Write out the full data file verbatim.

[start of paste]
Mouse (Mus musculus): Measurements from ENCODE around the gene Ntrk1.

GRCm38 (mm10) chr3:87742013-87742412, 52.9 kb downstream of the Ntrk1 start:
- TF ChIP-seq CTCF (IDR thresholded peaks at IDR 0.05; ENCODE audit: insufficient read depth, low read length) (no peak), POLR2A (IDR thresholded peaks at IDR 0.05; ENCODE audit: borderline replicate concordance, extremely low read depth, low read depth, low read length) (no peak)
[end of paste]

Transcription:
Mouse (Mus musculus): Measurements from ENCODE around the gene Ntrk1.

GRCm38 (mm10) chr3:87742013-87742412, 52.9 kb downstream of the Ntrk1 start:
- TF ChIP-seq CTCF (IDR thresholded peaks at IDR 0.05; ENCODE audit: insufficient read depth, low read length) (no peak), POLR2A (IDR thresholded peaks at IDR 0.05; ENCODE audit: borderline replicate concordance, extremely low read depth, low read depth, low read length) (no peak)